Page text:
| Mar 1, 2012 |
Chinese architect takes Pritzker Architecture Prize
Boh staff
By Staff

Chinese architect Wang Shu, who took part in Alessi (Un)Forbidden City project, has won the 2012 Pritzker Architecture Prize, and will be honored at a formal Pritzker ceremony on May 25 in Beijing.

"The fact that an architect from China has been selected by the jury represents a significant step in acknowledging the role that China will play in the development of architectural ideals," Thomas J. Pritzker said in a statement. "The selection of Wang Shu reflects the jury's view that his work represents that standard of excellence which will be so critical to China's future."

The 49-year-old founded Amateur Architecture Studio firm in Huangzhou with his wife, Lu Wenyu, in 1997. Already in his first design accomplishment, the Library of Wenzheng College, Wang showed  his great ability to mix modern technology with the unique traditions of the past in harmony with the future needs for sustainable development.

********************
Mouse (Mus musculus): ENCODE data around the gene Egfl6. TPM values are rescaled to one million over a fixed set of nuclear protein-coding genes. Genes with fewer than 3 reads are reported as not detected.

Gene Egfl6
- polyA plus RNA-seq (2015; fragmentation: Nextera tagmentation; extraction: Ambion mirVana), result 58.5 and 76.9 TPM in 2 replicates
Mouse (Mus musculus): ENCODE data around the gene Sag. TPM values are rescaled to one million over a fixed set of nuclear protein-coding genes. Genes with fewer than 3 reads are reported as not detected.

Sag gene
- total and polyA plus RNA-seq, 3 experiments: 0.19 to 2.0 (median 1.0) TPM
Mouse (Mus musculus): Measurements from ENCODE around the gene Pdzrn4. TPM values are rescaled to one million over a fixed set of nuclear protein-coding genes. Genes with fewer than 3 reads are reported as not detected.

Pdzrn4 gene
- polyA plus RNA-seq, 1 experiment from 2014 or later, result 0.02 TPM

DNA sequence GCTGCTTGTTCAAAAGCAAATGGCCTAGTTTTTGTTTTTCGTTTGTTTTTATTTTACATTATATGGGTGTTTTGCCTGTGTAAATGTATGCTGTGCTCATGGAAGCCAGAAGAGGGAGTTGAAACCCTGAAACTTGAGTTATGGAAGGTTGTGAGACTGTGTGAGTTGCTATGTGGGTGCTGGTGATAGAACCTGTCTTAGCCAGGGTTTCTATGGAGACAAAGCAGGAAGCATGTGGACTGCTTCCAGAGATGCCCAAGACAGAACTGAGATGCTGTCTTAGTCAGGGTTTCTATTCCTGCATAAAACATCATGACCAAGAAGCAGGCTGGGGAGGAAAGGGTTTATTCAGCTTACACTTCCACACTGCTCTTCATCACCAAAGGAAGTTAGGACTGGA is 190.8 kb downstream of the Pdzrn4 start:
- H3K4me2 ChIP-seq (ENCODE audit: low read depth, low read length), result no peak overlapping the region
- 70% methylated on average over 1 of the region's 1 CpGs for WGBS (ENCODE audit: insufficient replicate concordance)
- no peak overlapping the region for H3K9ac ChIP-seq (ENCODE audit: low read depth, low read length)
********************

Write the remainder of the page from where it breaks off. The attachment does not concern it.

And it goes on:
In 2012 Wang Shu was among the 8 Chinese architects to take part in the Alessi (Un)Forbidden City metaproject premiered at the Beijing Design Week 2011.

His “Clouds Root” tray originates from memory. “Chinese academics love to compare the elusiveness of clouds to the inconsistency of human emotions. The stones in the gardens of academics are clouds but they also represent the love between a man and a woman… We always hope to achieve a sound basis in a life that is continually changing, something solid like stone. For this reason, the stones in the gardens are called ‘clouds root”.

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